The Time Bomb Tick I Never Saw

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Deer ticks, or black-legged ticks, are the only known carriers of the bacteria that causes Lyme disease.

If knowledge is power, you would think I would never get Lyme disease after researching and writing The Lowdown on Lyme Disease four years ago. But in June 2006, while visiting an area where Lyme disease is common, I helped weed a perennial bed wearing shorts and flip-flops. Bad idea! I never saw the tiny tick that got me, but two weeks later I had hot, painful swelling on my side. At first I thought it was a super-chigger or spider bite, but it didn’t itch. Eight days later, I was down for the count with chills, fever, body aches and a killer headache — all symptoms of Lyme disease. 

The best way to prevent Lyme disease is to avoid areas in which ticks are prevalent. Wear a hat and light-colored clothing (to help you see ticks before they find skin), and tuck your shirt into your pants and your pants into your socks. When you can, cover as much skin as possible instead of dousing yourself with insect repellants. Be especially watchful if you live (or visit) where Lyme disease is common. The Northeast has the most cases, as reflected in these state-by-state statistics

How to Spot Lyme Disease

According to the U.S. Centers for Disease Control and Prevention, Lyme disease is an infectious disease caused by the bacterium Borrelia burgdorferi that, if left untreated, affects the joints, heart and nervous system. Symptoms include fever, headache, fatigue and a round, inflamed reaction at the site of the bite.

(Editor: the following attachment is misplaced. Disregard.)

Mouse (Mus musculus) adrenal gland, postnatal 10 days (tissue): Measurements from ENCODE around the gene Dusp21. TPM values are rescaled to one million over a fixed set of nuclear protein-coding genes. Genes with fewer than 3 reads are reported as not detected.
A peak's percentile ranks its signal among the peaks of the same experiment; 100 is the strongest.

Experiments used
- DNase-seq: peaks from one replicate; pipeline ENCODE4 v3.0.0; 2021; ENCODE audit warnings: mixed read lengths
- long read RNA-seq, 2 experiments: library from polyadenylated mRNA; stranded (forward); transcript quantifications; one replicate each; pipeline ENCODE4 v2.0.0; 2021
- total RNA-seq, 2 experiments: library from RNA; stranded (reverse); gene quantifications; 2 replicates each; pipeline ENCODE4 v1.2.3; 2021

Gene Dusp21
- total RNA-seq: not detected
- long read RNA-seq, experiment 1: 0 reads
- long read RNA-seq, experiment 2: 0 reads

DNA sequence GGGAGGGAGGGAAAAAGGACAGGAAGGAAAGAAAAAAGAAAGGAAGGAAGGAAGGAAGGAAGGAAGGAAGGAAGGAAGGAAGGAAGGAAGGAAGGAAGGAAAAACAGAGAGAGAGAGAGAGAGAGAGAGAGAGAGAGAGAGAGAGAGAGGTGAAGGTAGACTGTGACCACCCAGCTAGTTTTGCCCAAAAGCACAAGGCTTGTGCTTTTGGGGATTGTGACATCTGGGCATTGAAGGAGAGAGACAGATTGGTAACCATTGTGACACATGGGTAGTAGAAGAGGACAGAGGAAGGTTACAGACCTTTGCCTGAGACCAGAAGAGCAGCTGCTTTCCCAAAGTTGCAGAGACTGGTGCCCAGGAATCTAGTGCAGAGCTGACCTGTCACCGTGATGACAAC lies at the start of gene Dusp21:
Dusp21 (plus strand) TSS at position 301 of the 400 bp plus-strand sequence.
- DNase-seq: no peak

The deer ticks (also known as black-legged ticks) that transmit Lyme disease are so small they could pass for poppy seeds. If you have found one of these ticks imbedded in your skin, watch the bite closely for swelling and redness. 

A bite from a Lyme-carrying tick is supposed to develop a bull’s eye pattern of concentric rings that gradually increases in size, but mine was solid red, 2 inches across, hot to the touch, and painful rather than itchy. However, I found that holding a warm, moist washcloth over the inflamed bite revealed the hidden rings. 

What You Should Do (and When)

Get to a doctor when your symptoms are consistent with Lyme infection — flulike body aches and fever, and a seriously inflamed bug bite. A blood test may be ordered, but it may give negative results if you’re just starting to get sick. Current clinical guidelines advise antibiotic therapy if symptoms appear within 30 days of a suspected tick bite. 

Follow up with probiotics. The big-gun antibiotics used to treat Lyme disease kill helpful bacteria, too, so up your intake of probiotic foods such as yogurt, kefir, miso and tempeh once you’re through with the treatment. I’ve been making my own yogurt and kefir, because the fresh stuff has the highest counts of beneficial bacteria. 

Antibiotics turned things around quickly, and I’m all better now, but my story would end differently had I not recognized the classic symptoms of Lyme disease. If it is not treated early, the Lyme disease bacteria can go on to cause arthritis, chronic fatigue, neurological deficiencies and generally mess up your life. But if you catch it in the first month, 14 days of antibiotics will usually kill the buggers.